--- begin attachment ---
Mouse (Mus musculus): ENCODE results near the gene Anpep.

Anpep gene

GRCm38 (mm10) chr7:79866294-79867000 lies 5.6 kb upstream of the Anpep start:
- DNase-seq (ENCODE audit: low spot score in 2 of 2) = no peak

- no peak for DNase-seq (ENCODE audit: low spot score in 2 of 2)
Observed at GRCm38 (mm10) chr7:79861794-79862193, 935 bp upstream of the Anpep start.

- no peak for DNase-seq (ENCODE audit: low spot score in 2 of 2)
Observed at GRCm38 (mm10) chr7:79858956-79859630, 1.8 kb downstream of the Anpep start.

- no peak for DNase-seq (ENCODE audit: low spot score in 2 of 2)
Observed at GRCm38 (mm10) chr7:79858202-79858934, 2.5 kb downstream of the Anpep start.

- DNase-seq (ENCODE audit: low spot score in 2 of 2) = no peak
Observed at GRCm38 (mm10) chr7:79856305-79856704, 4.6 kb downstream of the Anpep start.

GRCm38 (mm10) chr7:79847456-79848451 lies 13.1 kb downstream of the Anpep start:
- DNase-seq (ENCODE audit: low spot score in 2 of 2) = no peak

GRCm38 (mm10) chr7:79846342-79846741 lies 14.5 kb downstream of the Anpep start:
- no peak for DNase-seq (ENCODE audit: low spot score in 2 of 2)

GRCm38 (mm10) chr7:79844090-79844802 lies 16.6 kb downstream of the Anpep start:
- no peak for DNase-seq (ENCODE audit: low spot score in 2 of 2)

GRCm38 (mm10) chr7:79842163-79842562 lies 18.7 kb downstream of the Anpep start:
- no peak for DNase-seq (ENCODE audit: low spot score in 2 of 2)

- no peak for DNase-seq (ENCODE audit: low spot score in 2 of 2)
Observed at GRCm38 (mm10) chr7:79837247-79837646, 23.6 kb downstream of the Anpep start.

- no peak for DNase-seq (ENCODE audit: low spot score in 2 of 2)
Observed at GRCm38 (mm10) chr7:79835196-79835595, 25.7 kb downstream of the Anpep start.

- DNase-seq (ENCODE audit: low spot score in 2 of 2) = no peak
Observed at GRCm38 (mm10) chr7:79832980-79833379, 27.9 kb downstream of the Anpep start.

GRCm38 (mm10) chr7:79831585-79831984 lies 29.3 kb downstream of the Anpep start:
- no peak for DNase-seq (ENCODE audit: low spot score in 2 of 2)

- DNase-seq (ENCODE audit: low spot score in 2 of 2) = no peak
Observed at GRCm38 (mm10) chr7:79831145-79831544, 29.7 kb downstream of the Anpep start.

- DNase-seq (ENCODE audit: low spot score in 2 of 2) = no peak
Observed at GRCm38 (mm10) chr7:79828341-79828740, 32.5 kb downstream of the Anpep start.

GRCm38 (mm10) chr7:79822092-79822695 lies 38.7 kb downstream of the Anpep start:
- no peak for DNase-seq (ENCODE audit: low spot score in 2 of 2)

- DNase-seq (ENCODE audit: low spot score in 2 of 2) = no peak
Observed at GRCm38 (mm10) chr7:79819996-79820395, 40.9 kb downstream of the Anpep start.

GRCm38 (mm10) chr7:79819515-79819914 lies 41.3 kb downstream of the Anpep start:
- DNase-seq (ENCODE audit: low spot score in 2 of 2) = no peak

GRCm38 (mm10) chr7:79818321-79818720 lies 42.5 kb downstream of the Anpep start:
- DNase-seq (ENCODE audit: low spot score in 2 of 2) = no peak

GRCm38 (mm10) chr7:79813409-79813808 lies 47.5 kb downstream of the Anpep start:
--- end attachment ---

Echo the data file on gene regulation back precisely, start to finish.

Mouse (Mus musculus): ENCODE results near the gene Anpep.

Anpep gene

GRCm38 (mm10) chr7:79866294-79867000 lies 5.6 kb upstream of the Anpep start:
- DNase-seq (ENCODE audit: low spot score in 2 of 2) = no peak

- no peak for DNase-seq (ENCODE audit: low spot score in 2 of 2)
Observed at GRCm38 (mm10) chr7:79861794-79862193, 935 bp upstream of the Anpep start.

- no peak for DNase-seq (ENCODE audit: low spot score in 2 of 2)
Observed at GRCm38 (mm10) chr7:79858956-79859630, 1.8 kb downstream of the Anpep start.

- no peak for DNase-seq (ENCODE audit: low spot score in 2 of 2)
Observed at GRCm38 (mm10) chr7:79858202-79858934, 2.5 kb downstream of the Anpep start.

- DNase-seq (ENCODE audit: low spot score in 2 of 2) = no peak
Observed at GRCm38 (mm10) chr7:79856305-79856704, 4.6 kb downstream of the Anpep start.

GRCm38 (mm10) chr7:79847456-79848451 lies 13.1 kb downstream of the Anpep start:
- DNase-seq (ENCODE audit: low spot score in 2 of 2) = no peak

GRCm38 (mm10) chr7:79846342-79846741 lies 14.5 kb downstream of the Anpep start:
- no peak for DNase-seq (ENCODE audit: low spot score in 2 of 2)

GRCm38 (mm10) chr7:79844090-79844802 lies 16.6 kb downstream of the Anpep start:
- no peak for DNase-seq (ENCODE audit: low spot score in 2 of 2)

GRCm38 (mm10) chr7:79842163-79842562 lies 18.7 kb downstream of the Anpep start:
- no peak for DNase-seq (ENCODE audit: low spot score in 2 of 2)

- no peak for DNase-seq (ENCODE audit: low spot score in 2 of 2)
Observed at GRCm38 (mm10) chr7:79837247-79837646, 23.6 kb downstream of the Anpep start.

- no peak for DNase-seq (ENCODE audit: low spot score in 2 of 2)
Observed at GRCm38 (mm10) chr7:79835196-79835595, 25.7 kb downstream of the Anpep start.

- DNase-seq (ENCODE audit: low spot score in 2 of 2) = no peak
Observed at GRCm38 (mm10) chr7:79832980-79833379, 27.9 kb downstream of the Anpep start.

GRCm38 (mm10) chr7:79831585-79831984 lies 29.3 kb downstream of the Anpep start:
- no peak for DNase-seq (ENCODE audit: low spot score in 2 of 2)

- DNase-seq (ENCODE audit: low spot score in 2 of 2) = no peak
Observed at GRCm38 (mm10) chr7:79831145-79831544, 29.7 kb downstream of the Anpep start.

- DNase-seq (ENCODE audit: low spot score in 2 of 2) = no peak
Observed at GRCm38 (mm10) chr7:79828341-79828740, 32.5 kb downstream of the Anpep start.

GRCm38 (mm10) chr7:79822092-79822695 lies 38.7 kb downstream of the Anpep start:
- no peak for DNase-seq (ENCODE audit: low spot score in 2 of 2)

- DNase-seq (ENCODE audit: low spot score in 2 of 2) = no peak
Observed at GRCm38 (mm10) chr7:79819996-79820395, 40.9 kb downstream of the Anpep start.

GRCm38 (mm10) chr7:79819515-79819914 lies 41.3 kb downstream of the Anpep start:
- DNase-seq (ENCODE audit: low spot score in 2 of 2) = no peak

GRCm38 (mm10) chr7:79818321-79818720 lies 42.5 kb downstream of the Anpep start:
- DNase-seq (ENCODE audit: low spot score in 2 of 2) = no peak

GRCm38 (mm10) chr7:79813409-79813808 lies 47.5 kb downstream of the Anpep start: